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Mother Of 15 Counsels Nigerians On Family Planning

Mrs Hussaina Salisu, a 54-year-old woman, who had 15 children from single births, has advised young mothers to carefully plan their families so as not to jeopardise the future of their children.

The News Agency of Nigeria (NAN) reports that the woman, who had her first child at 14, gave birth to the 15 children over a period of 28 years, with no record of multiple births.

NAN also reports that the first child is 40 years, while the youngest is 12 years.

Hussaina, a native of Zaria in Kaduna State, told NAN on Tuesday in Mararaba, Nasarawa State, where she currently resides, that her pregnancies and deliveries were never challenging.

“The pregnancies and births were never challenging. The only challenge is raising the children. That has been a very difficult task.


“Most of them did not go to school. Some started, but dropped out.

“I had 13 of my 15 children alone and at home; only two were born in the hospital.

“I never fell ill during my pregnancies or had any complications during childbirth, but that was in those days. I will not advise any woman in this generation to try that.

“If I was as enlightened as I am now and had any knowledge about family planning, I would not have found myself in this situation.

“As you can see, this is how we live. Survival has become a herculean task. These children do not go to school, and we cannot even afford a decent meal,’’ Hussaina, now divorced, told NAN.

She advised young married women, especially those from the northern part of the country, to go for child spacing and only have a sizeable number of children that they would be able to cater for, in case they found themselves in a situation like hers.
“I had seven children from my first marriage, we got divorced and I married my second husband and had eight with him. But he left me and returned to his first wife, leaving me and the children.

“Some of the girls are now married, but none of them was able to get any education before starting a family. So, life has not been easy for them. They are practically living my kind of life.


“No mother wants to see her children suffer, but I have no choice. Seeing them struggling to survive through this hardship makes me very sad.”

But, in spite of the tough times, Hussaina says she does not regret having them.

“Things are hard for me and the kids, but I have no regrets bringing them to this world. I love them deeply and I am ready to do anything to make them happy. I cannot give them up for anything.


“They are here already and I believe in God’s divine plan. I have faith that God will send helpers to us just like He has been doing, because my children and I are living on the goodwill of neighbours and many kind individuals.”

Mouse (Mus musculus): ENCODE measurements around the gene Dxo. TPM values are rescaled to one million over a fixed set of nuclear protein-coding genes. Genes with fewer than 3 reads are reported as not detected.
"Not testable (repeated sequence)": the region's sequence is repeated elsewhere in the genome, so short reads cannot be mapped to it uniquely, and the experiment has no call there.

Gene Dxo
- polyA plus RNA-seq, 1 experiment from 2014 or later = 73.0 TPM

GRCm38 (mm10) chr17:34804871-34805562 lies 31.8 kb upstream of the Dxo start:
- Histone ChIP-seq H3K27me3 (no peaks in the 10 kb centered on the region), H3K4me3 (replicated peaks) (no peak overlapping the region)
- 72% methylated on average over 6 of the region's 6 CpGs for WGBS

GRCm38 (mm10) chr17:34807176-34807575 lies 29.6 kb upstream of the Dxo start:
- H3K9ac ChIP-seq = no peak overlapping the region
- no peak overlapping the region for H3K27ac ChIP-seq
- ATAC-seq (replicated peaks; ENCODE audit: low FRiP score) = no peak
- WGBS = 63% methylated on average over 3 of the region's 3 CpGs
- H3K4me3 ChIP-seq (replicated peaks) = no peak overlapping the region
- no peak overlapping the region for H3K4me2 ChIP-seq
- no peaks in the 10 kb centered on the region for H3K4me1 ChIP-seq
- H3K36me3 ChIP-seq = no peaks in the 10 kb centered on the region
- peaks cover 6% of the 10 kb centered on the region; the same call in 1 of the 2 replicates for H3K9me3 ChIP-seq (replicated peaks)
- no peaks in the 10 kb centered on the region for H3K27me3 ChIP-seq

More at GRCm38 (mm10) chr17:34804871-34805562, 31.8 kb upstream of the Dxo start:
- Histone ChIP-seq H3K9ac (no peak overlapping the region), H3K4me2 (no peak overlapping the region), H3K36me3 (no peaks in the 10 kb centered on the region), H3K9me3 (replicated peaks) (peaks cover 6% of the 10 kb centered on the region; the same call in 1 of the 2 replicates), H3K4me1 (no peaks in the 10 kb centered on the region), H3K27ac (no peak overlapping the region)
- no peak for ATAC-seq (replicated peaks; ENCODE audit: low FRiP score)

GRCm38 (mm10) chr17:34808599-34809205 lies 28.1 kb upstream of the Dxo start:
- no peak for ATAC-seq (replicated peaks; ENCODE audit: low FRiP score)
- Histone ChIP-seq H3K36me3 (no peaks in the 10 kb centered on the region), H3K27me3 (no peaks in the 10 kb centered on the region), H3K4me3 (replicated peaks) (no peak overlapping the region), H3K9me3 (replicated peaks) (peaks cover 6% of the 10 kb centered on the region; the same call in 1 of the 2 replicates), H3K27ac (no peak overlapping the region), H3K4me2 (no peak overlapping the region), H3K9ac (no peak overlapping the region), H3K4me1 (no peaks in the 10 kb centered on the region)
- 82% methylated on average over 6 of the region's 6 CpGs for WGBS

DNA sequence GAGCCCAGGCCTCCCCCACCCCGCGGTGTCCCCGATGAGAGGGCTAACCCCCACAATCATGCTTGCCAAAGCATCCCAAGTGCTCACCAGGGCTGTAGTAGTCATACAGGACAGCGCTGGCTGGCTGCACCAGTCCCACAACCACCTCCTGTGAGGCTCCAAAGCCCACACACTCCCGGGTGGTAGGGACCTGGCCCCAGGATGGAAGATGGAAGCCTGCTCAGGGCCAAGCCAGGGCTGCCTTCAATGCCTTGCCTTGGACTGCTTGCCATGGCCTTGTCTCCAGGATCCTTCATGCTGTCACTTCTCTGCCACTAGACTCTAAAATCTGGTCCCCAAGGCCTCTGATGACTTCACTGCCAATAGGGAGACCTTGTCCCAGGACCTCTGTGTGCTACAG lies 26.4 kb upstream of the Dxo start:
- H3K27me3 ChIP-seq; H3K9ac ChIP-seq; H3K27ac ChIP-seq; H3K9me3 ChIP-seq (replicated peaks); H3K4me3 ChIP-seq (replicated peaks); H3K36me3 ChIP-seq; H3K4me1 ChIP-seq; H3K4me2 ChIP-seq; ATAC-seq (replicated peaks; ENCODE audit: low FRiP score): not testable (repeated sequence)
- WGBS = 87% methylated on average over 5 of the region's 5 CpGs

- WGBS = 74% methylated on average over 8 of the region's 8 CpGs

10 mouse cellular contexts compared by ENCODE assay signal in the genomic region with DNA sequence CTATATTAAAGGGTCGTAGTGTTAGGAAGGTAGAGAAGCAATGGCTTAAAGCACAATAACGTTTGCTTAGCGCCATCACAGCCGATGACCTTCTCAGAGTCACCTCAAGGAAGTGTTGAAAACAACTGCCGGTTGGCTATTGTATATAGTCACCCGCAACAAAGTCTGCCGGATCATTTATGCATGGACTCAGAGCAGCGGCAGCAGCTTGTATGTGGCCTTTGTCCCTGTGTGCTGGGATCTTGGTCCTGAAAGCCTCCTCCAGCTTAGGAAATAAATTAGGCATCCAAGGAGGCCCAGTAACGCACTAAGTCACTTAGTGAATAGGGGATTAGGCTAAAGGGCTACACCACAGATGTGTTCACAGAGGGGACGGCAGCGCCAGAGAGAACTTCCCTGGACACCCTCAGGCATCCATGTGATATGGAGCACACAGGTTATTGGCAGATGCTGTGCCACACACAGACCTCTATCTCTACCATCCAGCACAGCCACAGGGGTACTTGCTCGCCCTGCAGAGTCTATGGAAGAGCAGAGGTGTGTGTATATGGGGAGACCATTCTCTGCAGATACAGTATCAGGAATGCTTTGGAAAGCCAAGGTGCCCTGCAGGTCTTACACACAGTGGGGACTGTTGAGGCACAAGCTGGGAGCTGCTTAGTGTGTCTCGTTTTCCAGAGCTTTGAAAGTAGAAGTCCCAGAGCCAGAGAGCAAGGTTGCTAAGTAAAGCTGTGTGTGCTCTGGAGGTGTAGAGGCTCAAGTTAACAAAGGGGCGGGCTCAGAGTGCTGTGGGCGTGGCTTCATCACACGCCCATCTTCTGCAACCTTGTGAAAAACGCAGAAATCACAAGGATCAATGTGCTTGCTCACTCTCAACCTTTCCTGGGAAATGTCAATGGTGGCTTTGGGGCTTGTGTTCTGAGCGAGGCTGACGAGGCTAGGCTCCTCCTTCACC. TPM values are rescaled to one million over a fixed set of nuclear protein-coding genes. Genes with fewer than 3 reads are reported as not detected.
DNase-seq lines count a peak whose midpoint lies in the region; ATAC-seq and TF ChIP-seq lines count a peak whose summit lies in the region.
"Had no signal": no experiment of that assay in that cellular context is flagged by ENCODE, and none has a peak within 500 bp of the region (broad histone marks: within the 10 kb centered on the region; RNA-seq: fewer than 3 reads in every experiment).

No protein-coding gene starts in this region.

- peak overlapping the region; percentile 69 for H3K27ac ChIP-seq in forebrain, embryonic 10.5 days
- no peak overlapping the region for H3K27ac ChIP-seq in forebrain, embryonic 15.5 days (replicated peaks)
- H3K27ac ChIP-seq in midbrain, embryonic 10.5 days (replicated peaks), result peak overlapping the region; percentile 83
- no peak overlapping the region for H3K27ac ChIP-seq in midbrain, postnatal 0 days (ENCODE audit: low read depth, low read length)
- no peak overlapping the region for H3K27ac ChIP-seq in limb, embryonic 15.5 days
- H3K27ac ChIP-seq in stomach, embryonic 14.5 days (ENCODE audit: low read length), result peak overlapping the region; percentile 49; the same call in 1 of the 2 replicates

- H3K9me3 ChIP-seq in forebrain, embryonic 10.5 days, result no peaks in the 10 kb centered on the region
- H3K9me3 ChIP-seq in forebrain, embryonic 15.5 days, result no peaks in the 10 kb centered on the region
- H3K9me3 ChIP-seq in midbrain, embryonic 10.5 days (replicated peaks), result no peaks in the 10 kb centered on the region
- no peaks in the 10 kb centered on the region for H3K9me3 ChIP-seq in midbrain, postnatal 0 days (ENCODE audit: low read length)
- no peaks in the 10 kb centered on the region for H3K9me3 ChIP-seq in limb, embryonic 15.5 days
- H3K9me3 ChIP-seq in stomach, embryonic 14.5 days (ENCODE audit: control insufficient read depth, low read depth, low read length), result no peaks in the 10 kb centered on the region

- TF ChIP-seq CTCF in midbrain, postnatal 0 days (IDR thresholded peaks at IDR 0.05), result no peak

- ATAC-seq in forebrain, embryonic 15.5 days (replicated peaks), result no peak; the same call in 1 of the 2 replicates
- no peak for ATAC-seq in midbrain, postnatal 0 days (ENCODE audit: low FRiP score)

“Mama 15”, as she is popularly known in the area, also disclosed that her mother had 17 children, though with three multiple births – two sets of twins and one set of triplets.

“That was why my siblings and I could not go to school because we were too many.


“Besides, at that time, a woman’s future was always determined from birth – she will simply be married off once she attains puberty.”

One of the children, Binta Salisu, who spoke with NAN, said she was in school up to Junior Secondary School (JSS) 2, but had to drop out two years ago because she could not afford to go further.

She appealed to NGOs, philanthropists and other well meaning Nigerians to come to the aid of the populous family.

“We need help. We need food. We need education. We need support. People should help us,” she said.
She further advised young mothers to ensure they had something to do so as to survive.

“Every woman should get a trade. Every woman needs something to fall back on when she finds herself in a situation like ours. No woman should be idle.”


Binta, 18, appealed to well meaning Nigerians to come to her aid as she was still passionate about going back to school and completing her education.

Read Also: Methods Nigerians use to increase birth of twins

“I don’t wish to end up like the rest of my sisters. I want to acquire education and compete for opportunities in life.

“The only way to have a meaningful life is to get education. I want education. I am anxious and ready. Someone should help me,” she told NAN, fighting back tears.


NAN reports that four of Hussaina’s children are late.



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